It’s high time, then – following on from a review here – that I got on with discussion posts on The Witch of Clatteringshaws (2005), including this, the second instalment of my introduction to the characters who appear in this slim volume (just 150 pages in the Red Fox paperback).

What follows is a list designed perhaps for completists, but also for those who delight in the quirky names borne by equally quirky characters. It also helps to know that this all takes place during the timeline of an alternative history, at a date which the author’s daughter Lizza estimates to be 1840 but which I calculate could be as late as 1845 or 1846. The action primarily takes place in Scotland (here called Caledonia) and in London (which, because never referred to as being in England, we may imagine as being the capital of Albion).

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#LoveHain: The Left Hand of Darkness

Photo by Dylan Thompson on

It’s the last Friday of the month and time for a consideration of the next title in our read of Ursula Le Guin’s Hainish fiction, #LoveHain. We now come to one of her more famous – or possibly more notorious – titles, The Left Hand of Darkness (1969).

Below will appear the customary three prompts to encourage you to discuss your response to this novel, just in case you don’t know where to start; but the chances are you will have no need of them, this being a very thought-provoking narrative!

Afterwards I’ll remind you of the next novel up for conversation and the date the next three prompts will appear.

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Fatally reductive? #LoveHain

Ursula Le Guin, 1995. Photo: Marian Wood Kolisch

Worlds of Exile and Illusion
by Ursula K Le Guin.
Rocannon’s World, Planet of Exile and City of Illusions.
Orb Books, 1996.

**spoiler alert**

Jungians such as Joseph Campbell have generalized such journeys into a set of archetypal events and images. Though these generalities can be useful in criticism, I mistrust them as fatally reductive. “Ah, the Night Sea Voyage!” we cry, feeling that we have understood something important—but we’ve merely recognized it. Until we are actually on that voyage, we have understood nothing.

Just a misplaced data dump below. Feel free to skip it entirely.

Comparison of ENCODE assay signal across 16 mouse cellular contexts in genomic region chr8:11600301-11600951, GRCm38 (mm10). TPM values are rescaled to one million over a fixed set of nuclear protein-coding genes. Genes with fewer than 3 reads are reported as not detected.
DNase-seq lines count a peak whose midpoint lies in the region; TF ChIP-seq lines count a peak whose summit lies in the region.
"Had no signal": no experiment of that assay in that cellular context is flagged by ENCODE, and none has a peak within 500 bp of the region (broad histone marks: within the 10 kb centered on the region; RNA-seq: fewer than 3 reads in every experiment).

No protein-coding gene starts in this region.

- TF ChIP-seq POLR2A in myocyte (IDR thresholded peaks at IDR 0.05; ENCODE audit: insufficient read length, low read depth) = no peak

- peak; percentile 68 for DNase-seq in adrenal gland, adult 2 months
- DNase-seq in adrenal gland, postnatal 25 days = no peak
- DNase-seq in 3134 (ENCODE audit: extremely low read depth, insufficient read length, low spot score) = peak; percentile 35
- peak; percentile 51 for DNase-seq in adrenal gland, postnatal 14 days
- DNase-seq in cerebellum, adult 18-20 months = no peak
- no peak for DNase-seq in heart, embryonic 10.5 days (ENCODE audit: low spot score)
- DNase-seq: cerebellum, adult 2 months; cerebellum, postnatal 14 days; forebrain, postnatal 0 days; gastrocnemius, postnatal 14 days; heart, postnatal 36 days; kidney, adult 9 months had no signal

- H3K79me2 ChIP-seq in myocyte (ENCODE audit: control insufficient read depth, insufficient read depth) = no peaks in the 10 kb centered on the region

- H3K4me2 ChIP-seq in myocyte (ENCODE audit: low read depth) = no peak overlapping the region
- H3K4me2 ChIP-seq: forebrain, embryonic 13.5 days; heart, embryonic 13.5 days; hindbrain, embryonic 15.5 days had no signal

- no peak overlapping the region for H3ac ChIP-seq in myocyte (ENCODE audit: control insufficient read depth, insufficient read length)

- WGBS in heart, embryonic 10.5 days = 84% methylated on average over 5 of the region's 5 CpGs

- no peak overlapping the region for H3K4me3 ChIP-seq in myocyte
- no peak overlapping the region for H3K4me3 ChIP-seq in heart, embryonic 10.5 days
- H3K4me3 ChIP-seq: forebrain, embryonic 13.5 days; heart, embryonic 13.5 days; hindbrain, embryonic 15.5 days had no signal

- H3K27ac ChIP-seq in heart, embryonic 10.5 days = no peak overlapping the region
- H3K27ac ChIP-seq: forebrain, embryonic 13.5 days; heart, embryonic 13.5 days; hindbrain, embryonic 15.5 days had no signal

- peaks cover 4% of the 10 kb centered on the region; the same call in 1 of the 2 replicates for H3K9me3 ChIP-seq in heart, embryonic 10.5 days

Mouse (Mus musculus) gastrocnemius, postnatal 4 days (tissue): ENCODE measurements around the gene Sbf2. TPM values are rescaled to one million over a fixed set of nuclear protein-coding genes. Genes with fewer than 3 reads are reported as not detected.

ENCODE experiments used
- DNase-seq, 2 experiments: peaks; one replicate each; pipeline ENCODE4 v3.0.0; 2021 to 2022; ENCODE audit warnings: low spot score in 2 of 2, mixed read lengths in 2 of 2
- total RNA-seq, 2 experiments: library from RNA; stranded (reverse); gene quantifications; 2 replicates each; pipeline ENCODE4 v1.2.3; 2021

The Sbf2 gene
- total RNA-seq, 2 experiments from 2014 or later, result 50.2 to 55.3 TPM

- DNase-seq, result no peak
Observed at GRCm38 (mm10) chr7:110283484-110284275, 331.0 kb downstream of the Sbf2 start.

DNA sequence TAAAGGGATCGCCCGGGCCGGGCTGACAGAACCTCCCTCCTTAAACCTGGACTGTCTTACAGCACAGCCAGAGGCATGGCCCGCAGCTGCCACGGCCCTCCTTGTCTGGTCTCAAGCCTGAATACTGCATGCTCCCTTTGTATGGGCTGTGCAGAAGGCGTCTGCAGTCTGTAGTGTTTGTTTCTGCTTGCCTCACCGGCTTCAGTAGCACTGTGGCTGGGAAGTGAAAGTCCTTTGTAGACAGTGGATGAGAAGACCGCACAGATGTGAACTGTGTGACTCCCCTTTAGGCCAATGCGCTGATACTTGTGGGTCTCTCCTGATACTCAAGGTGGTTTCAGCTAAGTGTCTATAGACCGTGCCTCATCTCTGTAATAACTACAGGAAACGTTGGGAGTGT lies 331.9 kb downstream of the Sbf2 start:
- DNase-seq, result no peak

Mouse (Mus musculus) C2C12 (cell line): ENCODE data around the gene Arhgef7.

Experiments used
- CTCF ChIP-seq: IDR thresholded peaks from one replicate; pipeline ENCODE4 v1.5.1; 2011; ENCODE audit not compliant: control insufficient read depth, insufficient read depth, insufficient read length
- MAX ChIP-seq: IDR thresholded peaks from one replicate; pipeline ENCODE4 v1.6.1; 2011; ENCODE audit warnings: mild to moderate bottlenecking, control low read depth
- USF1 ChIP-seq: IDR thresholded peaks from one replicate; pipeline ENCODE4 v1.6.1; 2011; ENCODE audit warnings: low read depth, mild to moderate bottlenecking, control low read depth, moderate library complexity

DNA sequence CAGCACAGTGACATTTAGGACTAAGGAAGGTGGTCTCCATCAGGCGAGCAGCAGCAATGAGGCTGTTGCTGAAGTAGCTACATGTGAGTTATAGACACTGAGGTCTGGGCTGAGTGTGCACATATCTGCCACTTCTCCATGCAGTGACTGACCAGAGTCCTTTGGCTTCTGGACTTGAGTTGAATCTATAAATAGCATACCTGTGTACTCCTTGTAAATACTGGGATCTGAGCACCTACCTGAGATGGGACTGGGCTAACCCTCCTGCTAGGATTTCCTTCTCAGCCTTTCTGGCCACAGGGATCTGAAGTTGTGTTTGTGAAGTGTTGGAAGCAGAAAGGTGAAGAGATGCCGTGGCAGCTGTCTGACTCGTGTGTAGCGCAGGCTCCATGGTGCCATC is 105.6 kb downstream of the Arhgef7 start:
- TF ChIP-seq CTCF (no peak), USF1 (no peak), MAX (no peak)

A decade or so after the publication of Rocannon’s World – the first novel in a series which has variously had attached to it the name Hainish or Ekumen – it and the two following titles (published in relatively quick succession in 1966 and 1967) appeared in a compendium first entitled Three Hainish Novels (1978). When, two decades later, it appeared as Worlds of Exile and Illusion it cunningly combed key words from the titles of Rocannon’s World, Planet of Exile and City of Illusions; under whatever name the collection demonstrated a loose unity in that it (a) referred to a League of All Worlds, and (b) shared some concepts and referred to some names in common.

There are also several themes, patterns and approaches in the trio of novels, though that’s not to say that Le Guin worked to any kind of formula: each title has its own musical notes and influences, landscape and personages, its own character. But at the risk of being, in her words, “fatally reductive” I do want to look a little at the “archetypal events and images” that form a large part of the journeys in these novels (and not a few of her other later ones, such as 1968’s A Wizard of Earthsea and 1969’s The Left Hand of Darkness) so, as it were, to praise and not bury them. 

Why? Because, despite superficial appearances, she doesn’t trade in fantasy clichés.

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The cage of our ignorance: #LoveHain

© C A Lovegrove

City of Illusions (1967)
by Ursula K Le Guin,
in Worlds of Exile and Illusion,